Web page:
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Lincoln v. Maketa

United States Court of Appeals, Tenth Circuit

January 17, 2018

MITCHELL LINCOLN; RODNEY GEHRETT; ROBERT KING; CHERYL PECK; ROBERT STONE, Plaintiffs - Appellees,
v.
TERRY MAKETA, in his individual capacity and in his official capacity as Sheriff of El Paso County; PAULA PRESLEY, in her individual capacity and in her official capacity as Undersheriff of El Paso County, Defendants - Appellants, and THE BOARD OF COUNTY COMMISSIONERS OF THE COUNTY OF EL PASO; EL PASO COUNTY SHERIFF'S OFFICE; BILL ELDER; JOE BREISTER, Defendants.

         Appeal from the United States District Court for the District of Colorado (D.C. No. 1:15-CV-00423-CMA-KMT)

          Andrew D. Ringel (Matthew J. Hegarty, with him on the briefs), Hall & Evans, L.L.C., Denver, Colorado, for Defendant-Appellant Terry Maketa.

          Eric M. Ziporin, Ashley M. Kelliher, Senter Goldfarb & Rice, LLC, Denver, Colorado, for Defendant-Appellant Paula Presley.

          Edward T. Farry, Jr., Farry & Stock, P.C., Colorado Springs, Colorado, for Plaintiffs-Appellees.

          Before HARTZ, HOLMES, and BACHARACH, Circuit Judges.

          BACHARACH, CIRCUIT JUDGE.

         This appeal grew out of the district court's denial of qualified immunity to the former sheriff (Mr. Terry Maketa) and undersheriff (Ms. Paula Presley) of El Paso County. The claims were brought by three categories of subordinates: (1) Lieutenant Cheryl Peck; (2) Sergeant Robert Stone; and (3) Commanders Mitchell Lincoln, Rodney Gehrett, and Robert King. In this suit, Lt. Peck, Sgt. Stone, and the three Commanders allege retaliation for protected speech.

         The district court held that the subordinates' allegations were sufficient to defeat qualified immunity at the motion-to-dismiss stage. We disagree because the law was not clearly established that (1) Lt. Peck's speech fell outside of her duties as a public employee, (2) the investigations of Sgt. Stone and his children constituted adverse employment actions, and (3) the investigation of the Commanders, their placement on paid administrative leave, and their alleged humiliation constituted adverse employment actions. Therefore, Sheriff Maketa and Undersheriff Presley were entitled to qualified immunity and dismissal of the complaint.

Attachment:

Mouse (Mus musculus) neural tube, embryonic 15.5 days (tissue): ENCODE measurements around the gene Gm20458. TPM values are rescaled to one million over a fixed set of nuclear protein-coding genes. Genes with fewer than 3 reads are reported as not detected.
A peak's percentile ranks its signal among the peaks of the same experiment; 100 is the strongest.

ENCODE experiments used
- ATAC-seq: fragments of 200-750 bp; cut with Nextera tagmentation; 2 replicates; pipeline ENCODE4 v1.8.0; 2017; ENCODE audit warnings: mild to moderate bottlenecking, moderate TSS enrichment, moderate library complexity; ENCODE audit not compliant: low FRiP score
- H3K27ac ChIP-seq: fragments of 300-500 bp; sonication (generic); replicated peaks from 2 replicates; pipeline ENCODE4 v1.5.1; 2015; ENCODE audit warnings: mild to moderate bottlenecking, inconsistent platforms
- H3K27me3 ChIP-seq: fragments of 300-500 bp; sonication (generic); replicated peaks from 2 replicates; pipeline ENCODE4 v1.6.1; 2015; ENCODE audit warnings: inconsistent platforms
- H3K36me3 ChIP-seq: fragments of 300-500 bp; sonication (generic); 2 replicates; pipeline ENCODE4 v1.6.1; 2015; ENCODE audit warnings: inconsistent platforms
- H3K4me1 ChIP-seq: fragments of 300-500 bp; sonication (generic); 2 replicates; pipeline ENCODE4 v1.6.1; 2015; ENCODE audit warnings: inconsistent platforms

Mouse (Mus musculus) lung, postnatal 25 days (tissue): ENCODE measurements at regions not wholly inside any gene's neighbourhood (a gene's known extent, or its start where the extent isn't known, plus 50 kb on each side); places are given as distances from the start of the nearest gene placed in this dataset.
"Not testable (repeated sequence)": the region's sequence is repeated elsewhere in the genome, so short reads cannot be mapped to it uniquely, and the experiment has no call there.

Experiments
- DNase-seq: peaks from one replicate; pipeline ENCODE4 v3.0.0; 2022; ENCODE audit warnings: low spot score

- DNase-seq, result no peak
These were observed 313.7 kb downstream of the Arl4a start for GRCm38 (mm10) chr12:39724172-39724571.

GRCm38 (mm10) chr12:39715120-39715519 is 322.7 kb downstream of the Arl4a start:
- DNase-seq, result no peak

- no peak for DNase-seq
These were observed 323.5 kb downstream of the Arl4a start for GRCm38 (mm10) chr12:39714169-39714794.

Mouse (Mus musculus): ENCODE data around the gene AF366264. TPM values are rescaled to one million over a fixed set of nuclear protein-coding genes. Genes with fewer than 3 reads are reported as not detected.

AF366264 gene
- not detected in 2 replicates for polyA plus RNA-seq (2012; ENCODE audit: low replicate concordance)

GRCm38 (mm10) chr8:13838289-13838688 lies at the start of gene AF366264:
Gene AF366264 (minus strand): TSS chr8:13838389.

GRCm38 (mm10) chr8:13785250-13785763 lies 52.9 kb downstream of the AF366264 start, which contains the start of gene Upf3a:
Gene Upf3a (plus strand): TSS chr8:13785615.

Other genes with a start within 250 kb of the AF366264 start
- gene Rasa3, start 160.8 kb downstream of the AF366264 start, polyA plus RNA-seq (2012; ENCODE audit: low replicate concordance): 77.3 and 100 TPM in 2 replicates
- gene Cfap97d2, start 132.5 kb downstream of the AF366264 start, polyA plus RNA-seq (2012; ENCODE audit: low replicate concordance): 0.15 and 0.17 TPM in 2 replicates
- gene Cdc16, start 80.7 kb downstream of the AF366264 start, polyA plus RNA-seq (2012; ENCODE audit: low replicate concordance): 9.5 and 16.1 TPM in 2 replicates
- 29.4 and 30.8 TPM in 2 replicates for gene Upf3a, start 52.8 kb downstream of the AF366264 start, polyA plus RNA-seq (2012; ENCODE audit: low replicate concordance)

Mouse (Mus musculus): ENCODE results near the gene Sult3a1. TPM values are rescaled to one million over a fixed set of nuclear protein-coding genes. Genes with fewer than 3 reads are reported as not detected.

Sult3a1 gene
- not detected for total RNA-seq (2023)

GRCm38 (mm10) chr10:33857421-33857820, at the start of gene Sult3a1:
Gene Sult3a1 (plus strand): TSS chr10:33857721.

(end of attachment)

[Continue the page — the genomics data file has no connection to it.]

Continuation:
I. The Plaintiffs' Allegations

         Lt. Peck and Sgt. Stone base their retaliation claims on a scheme by Sheriff Maketa and Undersheriff Presley to influence an upcoming election for sheriff by smearing one of the candidates; the Commanders base their claims on retaliation for their prior complaints about improper workplace practices. Because the ruling involves a motion to dismiss for failure to state a valid claim, we start with the plaintiffs' allegations in the complaint. See Part III, below.

         A. Lt. Peck

         Lt. Peck's claim arises out of her statements to the media. In 2013, Sheriff Maketa and Undersheriff Presley secretly took an Internal Affairs document, planning to use it against a political opponent. At the time, Lt. Peck was in charge of the Internal Affairs Unit of the Sheriff's Office. Lt. Peck knew that the document was missing but did not know who had taken it. The mystery of the missing document generated public interest.